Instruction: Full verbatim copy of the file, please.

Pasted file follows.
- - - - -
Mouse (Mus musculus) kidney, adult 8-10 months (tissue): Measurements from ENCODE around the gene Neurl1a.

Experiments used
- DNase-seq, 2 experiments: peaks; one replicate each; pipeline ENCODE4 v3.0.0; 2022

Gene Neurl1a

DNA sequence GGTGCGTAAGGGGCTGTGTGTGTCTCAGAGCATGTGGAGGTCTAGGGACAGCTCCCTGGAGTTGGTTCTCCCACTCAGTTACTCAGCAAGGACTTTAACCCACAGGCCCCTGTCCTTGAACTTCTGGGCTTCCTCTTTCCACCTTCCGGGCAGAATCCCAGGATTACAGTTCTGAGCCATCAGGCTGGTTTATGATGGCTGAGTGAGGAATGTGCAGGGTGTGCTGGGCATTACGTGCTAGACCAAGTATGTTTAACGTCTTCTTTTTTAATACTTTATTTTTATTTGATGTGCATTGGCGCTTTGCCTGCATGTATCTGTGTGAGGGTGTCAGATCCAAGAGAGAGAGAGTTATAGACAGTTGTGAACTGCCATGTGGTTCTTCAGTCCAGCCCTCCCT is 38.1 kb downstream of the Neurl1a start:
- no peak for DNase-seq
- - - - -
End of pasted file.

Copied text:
Mouse (Mus musculus) kidney, adult 8-10 months (tissue): Measurements from ENCODE around the gene Neurl1a.

Experiments used
- DNase-seq, 2 experiments: peaks; one replicate each; pipeline ENCODE4 v3.0.0; 2022

Gene Neurl1a

DNA sequence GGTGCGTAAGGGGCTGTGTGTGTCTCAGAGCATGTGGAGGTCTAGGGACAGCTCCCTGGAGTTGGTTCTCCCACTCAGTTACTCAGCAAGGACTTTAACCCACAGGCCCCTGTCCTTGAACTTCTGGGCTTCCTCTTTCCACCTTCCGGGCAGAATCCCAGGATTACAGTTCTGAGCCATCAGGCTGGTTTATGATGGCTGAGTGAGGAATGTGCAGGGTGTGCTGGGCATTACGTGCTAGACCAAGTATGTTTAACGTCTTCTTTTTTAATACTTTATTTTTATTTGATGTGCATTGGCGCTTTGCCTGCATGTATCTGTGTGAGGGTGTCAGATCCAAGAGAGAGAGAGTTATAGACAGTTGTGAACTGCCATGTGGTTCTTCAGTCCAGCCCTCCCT is 38.1 kb downstream of the Neurl1a start:
- no peak for DNase-seq